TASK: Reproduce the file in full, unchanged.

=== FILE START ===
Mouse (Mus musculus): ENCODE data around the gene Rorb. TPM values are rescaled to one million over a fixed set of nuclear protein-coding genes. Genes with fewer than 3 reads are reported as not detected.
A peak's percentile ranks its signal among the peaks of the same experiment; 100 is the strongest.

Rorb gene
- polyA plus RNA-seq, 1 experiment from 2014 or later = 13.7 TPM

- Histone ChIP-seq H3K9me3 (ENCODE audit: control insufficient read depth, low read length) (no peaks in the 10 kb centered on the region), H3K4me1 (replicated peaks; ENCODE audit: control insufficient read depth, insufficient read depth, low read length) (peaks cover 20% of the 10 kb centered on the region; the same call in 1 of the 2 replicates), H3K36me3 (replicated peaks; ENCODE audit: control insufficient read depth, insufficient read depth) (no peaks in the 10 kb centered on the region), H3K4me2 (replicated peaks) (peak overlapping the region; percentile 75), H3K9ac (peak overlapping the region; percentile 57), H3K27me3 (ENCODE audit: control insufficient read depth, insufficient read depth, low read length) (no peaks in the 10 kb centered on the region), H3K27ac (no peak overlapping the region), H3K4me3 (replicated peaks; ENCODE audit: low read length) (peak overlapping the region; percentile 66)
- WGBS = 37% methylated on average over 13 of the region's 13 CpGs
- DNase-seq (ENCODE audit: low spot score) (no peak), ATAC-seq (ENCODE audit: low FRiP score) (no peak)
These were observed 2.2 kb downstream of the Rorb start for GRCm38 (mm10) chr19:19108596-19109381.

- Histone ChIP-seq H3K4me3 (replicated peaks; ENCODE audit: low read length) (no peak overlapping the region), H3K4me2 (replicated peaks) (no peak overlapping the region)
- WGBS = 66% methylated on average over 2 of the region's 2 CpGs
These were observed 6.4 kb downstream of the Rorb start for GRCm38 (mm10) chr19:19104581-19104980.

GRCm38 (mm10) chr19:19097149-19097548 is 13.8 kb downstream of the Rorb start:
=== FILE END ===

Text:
Mouse (Mus musculus): ENCODE data around the gene Rorb. TPM values are rescaled to one million over a fixed set of nuclear protein-coding genes. Genes with fewer than 3 reads are reported as not detected.
A peak's percentile ranks its signal among the peaks of the same experiment; 100 is the strongest.

Rorb gene
- polyA plus RNA-seq, 1 experiment from 2014 or later = 13.7 TPM

- Histone ChIP-seq H3K9me3 (ENCODE audit: control insufficient read depth, low read length) (no peaks in the 10 kb centered on the region), H3K4me1 (replicated peaks; ENCODE audit: control insufficient read depth, insufficient read depth, low read length) (peaks cover 20% of the 10 kb centered on the region; the same call in 1 of the 2 replicates), H3K36me3 (replicated peaks; ENCODE audit: control insufficient read depth, insufficient read depth) (no peaks in the 10 kb centered on the region), H3K4me2 (replicated peaks) (peak overlapping the region; percentile 75), H3K9ac (peak overlapping the region; percentile 57), H3K27me3 (ENCODE audit: control insufficient read depth, insufficient read depth, low read length) (no peaks in the 10 kb centered on the region), H3K27ac (no peak overlapping the region), H3K4me3 (replicated peaks; ENCODE audit: low read length) (peak overlapping the region; percentile 66)
- WGBS = 37% methylated on average over 13 of the region's 13 CpGs
- DNase-seq (ENCODE audit: low spot score) (no peak), ATAC-seq (ENCODE audit: low FRiP score) (no peak)
These were observed 2.2 kb downstream of the Rorb start for GRCm38 (mm10) chr19:19108596-19109381.

- Histone ChIP-seq H3K4me3 (replicated peaks; ENCODE audit: low read length) (no peak overlapping the region), H3K4me2 (replicated peaks) (no peak overlapping the region)
- WGBS = 66% methylated on average over 2 of the region's 2 CpGs
These were observed 6.4 kb downstream of the Rorb start for GRCm38 (mm10) chr19:19104581-19104980.

GRCm38 (mm10) chr19:19097149-19097548 is 13.8 kb downstream of the Rorb start: